Most people don’t realize just how important parsing is. The Babylon Dictionary on my laptop defines the word “parse” as “break a word into parts, analyse the grammatical structure of a sentence”. Here is one example: In the Kabbalat Shabbat service we say the words [Tehillim 97:10] “Those who love Hashem hate evil; He guards the souls of His pious ones, He rescues them from the hands of the wicked”. The last words in the verse in Hebrew are “mi’yad resha’im yatzilem”. This verse is correctly parsed as “mi’yad resha’im [pause] yatzilem”. If the verse is incorrectly parsed as “mi’yad [pause] resha’im yatzilem”, the translation changes to “immediately the wicked will rescue them”, which is obviously not the same as the correctly-parsed translation. The moral of the story is that incorrect parsing of a sentence can have a major influence on its meaning.
In other news, my son, Elyassaf, has informed me that he saw an advertisement for a new Tanach. This Tanach advertises itself as having a “Jewish parsing”. The parsing of the Tanach into chapters is not a Jewish invention. It is the work of Christians who happened to be translating the Torah from Hebrew into Latin and Greek. The original Jewish parsing of the Torah is based on “parshiot”, visible in a Torah scroll as line-breaks or new paragraphs. The problem that we have today, the problem that the new Tanach is trying to address, is that we tend to parse an episode according to the Christian parsing and this parsing can sometimes result in an incomplete understanding of the Torah. This is because the parsing of parshiot can be used to gain insights that are missed when the Christian parsing is used. In this shiur we will look at an example of this that occurs in Parashat Bereishit.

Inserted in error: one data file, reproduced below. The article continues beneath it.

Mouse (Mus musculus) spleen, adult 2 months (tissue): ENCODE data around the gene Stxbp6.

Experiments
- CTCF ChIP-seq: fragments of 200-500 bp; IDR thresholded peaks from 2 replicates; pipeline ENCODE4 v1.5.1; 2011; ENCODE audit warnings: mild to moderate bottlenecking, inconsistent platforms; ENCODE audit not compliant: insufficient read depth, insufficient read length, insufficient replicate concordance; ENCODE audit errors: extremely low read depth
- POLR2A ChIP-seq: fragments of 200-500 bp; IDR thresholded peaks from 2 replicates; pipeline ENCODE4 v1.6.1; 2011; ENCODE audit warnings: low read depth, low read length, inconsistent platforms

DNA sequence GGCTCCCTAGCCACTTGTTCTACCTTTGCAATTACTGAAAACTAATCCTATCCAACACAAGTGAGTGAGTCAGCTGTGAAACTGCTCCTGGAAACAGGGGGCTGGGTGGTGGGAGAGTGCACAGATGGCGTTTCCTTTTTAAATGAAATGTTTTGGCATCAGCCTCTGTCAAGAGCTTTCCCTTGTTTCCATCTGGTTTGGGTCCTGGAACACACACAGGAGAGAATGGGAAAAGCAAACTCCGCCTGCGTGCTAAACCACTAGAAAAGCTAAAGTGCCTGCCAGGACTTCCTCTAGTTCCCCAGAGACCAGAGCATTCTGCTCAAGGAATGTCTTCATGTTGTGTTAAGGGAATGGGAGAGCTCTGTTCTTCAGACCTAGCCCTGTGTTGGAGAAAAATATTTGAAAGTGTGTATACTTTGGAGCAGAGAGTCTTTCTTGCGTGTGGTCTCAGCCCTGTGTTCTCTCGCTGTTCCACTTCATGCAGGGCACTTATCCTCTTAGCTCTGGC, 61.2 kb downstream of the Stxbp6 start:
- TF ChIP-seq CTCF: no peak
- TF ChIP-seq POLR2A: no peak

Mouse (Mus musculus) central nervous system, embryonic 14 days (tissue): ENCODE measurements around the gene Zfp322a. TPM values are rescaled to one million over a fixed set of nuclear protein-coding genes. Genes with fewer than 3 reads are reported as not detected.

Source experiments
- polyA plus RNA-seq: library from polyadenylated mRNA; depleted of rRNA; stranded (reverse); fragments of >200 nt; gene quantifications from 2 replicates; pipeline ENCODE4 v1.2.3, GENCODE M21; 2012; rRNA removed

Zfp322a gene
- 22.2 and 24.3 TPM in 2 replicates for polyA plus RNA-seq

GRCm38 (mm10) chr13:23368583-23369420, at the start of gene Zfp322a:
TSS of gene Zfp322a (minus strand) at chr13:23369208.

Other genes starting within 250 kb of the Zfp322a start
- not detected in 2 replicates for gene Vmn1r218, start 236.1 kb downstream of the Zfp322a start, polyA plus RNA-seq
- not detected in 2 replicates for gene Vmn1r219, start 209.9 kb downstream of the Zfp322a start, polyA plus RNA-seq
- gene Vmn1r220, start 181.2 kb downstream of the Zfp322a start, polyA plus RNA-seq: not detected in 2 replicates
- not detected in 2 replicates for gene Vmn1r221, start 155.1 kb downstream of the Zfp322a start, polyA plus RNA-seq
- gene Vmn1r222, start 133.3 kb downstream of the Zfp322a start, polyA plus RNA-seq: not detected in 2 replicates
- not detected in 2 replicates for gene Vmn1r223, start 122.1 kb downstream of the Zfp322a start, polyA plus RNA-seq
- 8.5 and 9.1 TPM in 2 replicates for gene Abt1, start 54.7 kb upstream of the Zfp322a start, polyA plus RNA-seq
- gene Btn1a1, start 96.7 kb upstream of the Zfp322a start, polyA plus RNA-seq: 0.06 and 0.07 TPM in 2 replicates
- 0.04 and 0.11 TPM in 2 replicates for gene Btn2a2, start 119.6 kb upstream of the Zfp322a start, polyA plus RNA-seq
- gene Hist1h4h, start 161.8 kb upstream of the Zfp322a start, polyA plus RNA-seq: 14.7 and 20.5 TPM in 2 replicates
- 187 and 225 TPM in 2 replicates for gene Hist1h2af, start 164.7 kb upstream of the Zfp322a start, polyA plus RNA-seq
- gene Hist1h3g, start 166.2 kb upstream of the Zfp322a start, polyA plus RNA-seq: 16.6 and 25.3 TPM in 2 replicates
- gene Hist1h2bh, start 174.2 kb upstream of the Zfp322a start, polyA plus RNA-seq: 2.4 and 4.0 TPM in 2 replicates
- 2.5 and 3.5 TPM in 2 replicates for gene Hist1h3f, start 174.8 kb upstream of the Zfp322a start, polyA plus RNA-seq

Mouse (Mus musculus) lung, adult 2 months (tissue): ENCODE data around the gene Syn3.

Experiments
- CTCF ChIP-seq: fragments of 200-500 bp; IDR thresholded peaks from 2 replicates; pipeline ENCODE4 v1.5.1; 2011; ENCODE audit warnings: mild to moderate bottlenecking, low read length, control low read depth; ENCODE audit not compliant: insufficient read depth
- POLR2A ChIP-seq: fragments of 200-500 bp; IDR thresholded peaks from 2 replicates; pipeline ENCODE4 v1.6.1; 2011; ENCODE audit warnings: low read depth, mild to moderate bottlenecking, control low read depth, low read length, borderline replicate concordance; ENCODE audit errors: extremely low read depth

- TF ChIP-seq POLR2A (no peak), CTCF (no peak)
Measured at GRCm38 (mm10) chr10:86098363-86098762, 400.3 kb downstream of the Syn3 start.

Turn back the clock five thousand years. The world is going to custard. Society is destroying itself. Hashem is sorry that He created the universe in the first place. All that is left is Noach. The Torah writes in the concluding verse of Parashat Bereishit that [Bereishit 6:8] “Noach found favour in the eyes of Hashem”. Parashat Noach begins with the next verse [Bereishit 6:9]: “These are the generations of Noach, Noach was a righteous man, perfect in his generations; Noach walked with Hashem.” Hashem decides to destroy the world, He tells Noach to build an ark, and the rest is history.